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You have to have a valid membership to attend this event

You have to have a valid membership to attend this event

Stamping Out Prostate Cancer One Home Run at a Time

By Mallory Rubin

Online Exclusive

In 1993, doctors diagnosed Michael Milken with prostate cancer and told him he had 12-months to live. More than 13-years later, Milken stood triumphant in the Designated Hitters Lounge on the fourth-floor of the warehouse at Camden Yards and welcomed select Maryland residents to the Prostate Cancer Foundation’s (PCF) dinner for its 10th annual Home Run Challenge.

The June 8 dinner, held prior to the Orioles game against the Toronto Blue Jays, was held to increase awareness about prostate cancer and raise money for research. Steve Geppi, a part owner of the Baltimore Orioles and a prominent name in comic book distribution and collecting, and William Beatson, Jr., a part owner of the Orioles and real estate developer, have been the local hosts for the PCF event since its inception eight years ago. General Manger Mike Flanagan, Vice President of Baseball Operations Jim Duquette and former players Mike Bordick and B.J. Surhoff represented the Orioles organization at the event.

Milken founded PCF in 1993 after his diagnosis. The creation of PCF, then known as CaP CURE (Association for the Cure of Cancer of the Prostate) put him on the map as one of the nation’s leading philanthropists and contributors to medical research.

Since 1993, PCF has become the world’s largest philanthropic source of prostate cancer research funding, raising more than $260 million. The organization has funded more than 1,200 medial researchers at more than 100 institutions worldwide. It has also advocated increases in government research grants, which have increased from $25 million in 1993 to nearly $500 million today.

The Home Run Challenge, which was born in 1997, allows people to pledge money for each home run hit in 60 predetermined games over an 11-day span. Each of the 30 Major League Baseball teams plays in four of the 60 games with at least one home game. If a person pledges $1 per home run and 100 home runs are hit during the challenge, that person will give $100. Milken matches the amount pledged by every person. He estimated that a quarter of the $260 million raised since 1993 has come from him, while three-quarters has come from others. A running tally of home runs hit in the 2006 challenge can be seen at

Hall of Fame Dodgers manager Tommy Lasorda travels with Milken to numerous ballparks to promote prostate cancer awareness during the Challenge, which takes place around Father’s Day every season.

Mindy Geppi, wife of Steve Geppi, said the decision to hold the Challenge around Father’s Day goes hand-in-hand with its theme and slogan, "Keep Dad in the Game." Milken said baseball was the best sport to pair with PCF’s effort. "If one in six men is going to be diagnosed with prostate cancer, then it’s going to affect baseball," he said.

He estimated that 30-40 players or coaches have come up to him and told him personal stories about a family member or friend who had been affected by prostate cancer.

Returning to the theme "Keep Dad in the Game," Milken explained that baseball was chosen because it is the all-American sport and it gives people the opportunity to go to the ballpark and enjoy a game with their dads.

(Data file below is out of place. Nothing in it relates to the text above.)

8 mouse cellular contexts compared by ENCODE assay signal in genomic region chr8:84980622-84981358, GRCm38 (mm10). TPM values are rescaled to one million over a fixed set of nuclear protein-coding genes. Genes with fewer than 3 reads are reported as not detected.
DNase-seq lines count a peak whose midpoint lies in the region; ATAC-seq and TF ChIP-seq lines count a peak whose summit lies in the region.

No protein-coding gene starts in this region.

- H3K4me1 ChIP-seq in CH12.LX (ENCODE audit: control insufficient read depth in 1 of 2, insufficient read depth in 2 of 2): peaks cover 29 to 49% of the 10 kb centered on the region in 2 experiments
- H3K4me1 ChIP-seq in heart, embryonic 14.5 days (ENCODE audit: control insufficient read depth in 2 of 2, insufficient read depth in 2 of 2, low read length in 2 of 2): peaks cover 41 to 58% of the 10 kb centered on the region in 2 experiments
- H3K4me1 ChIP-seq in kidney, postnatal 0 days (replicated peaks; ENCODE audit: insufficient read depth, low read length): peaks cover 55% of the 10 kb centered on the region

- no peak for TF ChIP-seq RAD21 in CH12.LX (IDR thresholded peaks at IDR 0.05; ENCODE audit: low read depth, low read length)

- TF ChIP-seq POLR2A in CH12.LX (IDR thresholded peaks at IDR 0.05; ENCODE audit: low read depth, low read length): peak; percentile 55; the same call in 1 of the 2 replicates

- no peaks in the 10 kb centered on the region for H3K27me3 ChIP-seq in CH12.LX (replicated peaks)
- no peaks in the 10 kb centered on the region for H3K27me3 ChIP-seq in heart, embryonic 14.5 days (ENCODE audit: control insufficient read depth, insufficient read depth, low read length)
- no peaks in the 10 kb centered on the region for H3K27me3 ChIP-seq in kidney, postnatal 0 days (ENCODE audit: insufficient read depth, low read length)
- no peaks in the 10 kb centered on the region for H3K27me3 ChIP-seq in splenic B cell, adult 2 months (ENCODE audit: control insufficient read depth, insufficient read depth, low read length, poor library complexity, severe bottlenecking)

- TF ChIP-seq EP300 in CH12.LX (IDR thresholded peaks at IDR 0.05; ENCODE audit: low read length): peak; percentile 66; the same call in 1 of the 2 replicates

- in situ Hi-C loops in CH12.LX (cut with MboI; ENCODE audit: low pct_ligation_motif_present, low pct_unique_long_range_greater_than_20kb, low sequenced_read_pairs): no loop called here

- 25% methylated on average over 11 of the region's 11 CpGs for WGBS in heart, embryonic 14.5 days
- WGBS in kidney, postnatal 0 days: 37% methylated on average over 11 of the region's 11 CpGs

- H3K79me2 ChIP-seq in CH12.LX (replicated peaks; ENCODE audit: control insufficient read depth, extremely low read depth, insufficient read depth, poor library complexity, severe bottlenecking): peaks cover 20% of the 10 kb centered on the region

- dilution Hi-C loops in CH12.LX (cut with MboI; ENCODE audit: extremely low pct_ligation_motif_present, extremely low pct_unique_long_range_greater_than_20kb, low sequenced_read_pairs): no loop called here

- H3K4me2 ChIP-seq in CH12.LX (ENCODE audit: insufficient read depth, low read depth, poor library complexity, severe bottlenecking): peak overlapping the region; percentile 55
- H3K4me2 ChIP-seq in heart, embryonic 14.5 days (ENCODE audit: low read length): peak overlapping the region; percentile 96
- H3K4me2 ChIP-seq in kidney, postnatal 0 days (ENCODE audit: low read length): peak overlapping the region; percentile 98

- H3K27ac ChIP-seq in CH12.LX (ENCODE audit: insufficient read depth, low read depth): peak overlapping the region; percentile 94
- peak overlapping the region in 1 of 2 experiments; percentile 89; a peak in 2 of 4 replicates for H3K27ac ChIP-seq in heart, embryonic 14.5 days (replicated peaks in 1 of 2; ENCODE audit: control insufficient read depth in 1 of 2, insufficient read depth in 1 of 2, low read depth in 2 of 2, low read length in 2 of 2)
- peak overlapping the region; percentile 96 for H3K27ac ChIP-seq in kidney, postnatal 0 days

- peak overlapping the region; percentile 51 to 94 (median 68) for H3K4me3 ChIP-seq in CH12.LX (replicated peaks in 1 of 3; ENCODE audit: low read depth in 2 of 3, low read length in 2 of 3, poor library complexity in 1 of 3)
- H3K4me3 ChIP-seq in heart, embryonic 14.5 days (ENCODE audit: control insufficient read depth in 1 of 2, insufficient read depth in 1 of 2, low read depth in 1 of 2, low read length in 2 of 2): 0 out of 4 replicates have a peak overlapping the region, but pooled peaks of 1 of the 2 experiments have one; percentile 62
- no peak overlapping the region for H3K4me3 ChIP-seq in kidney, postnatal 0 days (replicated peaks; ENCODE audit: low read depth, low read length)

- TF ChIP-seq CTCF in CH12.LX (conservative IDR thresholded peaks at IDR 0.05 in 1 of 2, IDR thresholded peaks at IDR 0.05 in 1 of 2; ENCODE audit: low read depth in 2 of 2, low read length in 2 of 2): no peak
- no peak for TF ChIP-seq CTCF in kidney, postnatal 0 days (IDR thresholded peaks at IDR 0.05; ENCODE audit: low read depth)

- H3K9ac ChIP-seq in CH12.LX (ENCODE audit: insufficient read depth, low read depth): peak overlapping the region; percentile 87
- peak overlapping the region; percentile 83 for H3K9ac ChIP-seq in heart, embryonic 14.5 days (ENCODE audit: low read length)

"Unlike sitting at a basketball game or a hockey game or something where it’s very difficult to carry on a conversation, because of the way baseball is played, you can actually talk to the person you’re with," Milken said. "So we encourage coworkers, fathers, brothers, sons, uncles, nephews, families to go out and enjoy a ballgame together."

Annapolis resident Kenn Roberts, who befriended Geppi at Oriole’s Fantasy Camp 11 years ago and has attended his event since its inception, said raising money is the biggest strength of the Home Run Challenge because the money goes to research, which is responsible for the progress being made in treatment and survival rates.

Robert Getzenberg, who took over as the research director at Johns Hopkins in 2005, agreed. "We’d like to thank the Prostate Cancer Foundation because we have received a lot of support from that and it’s really allowed us to make advances in an area where there really was no support before at all," Getzenberg said at the dinner. "It’s changed this field tremendously."

Milken said this particular program provides more awareness than any other in the country. More men get tested for prostate cancer in the 30 days after The Home Run Challenge ends than at any other point during the year because they see Milken and Lasorda at a game or hear them on the radio and decide to get tested, Milken said.

Milken announced that there are at least 100,000 American men, himself included, who are around today who were predicted not to be. PCF and The Home Run Challenge are leaving men all over the country with something much more valuable than a sky-blue wrist band. Instead, these men are left with the information they need to stay healthy and with less debilitating and more effective treatments.

Milken and PCF do not plan on stopping here, however. In a speech near the end of the dinner, Milken reiterated the goal of PCF: to eliminate prostate cancer entirely as a cause of suffering and death by 2015.

Posted June 9, 2006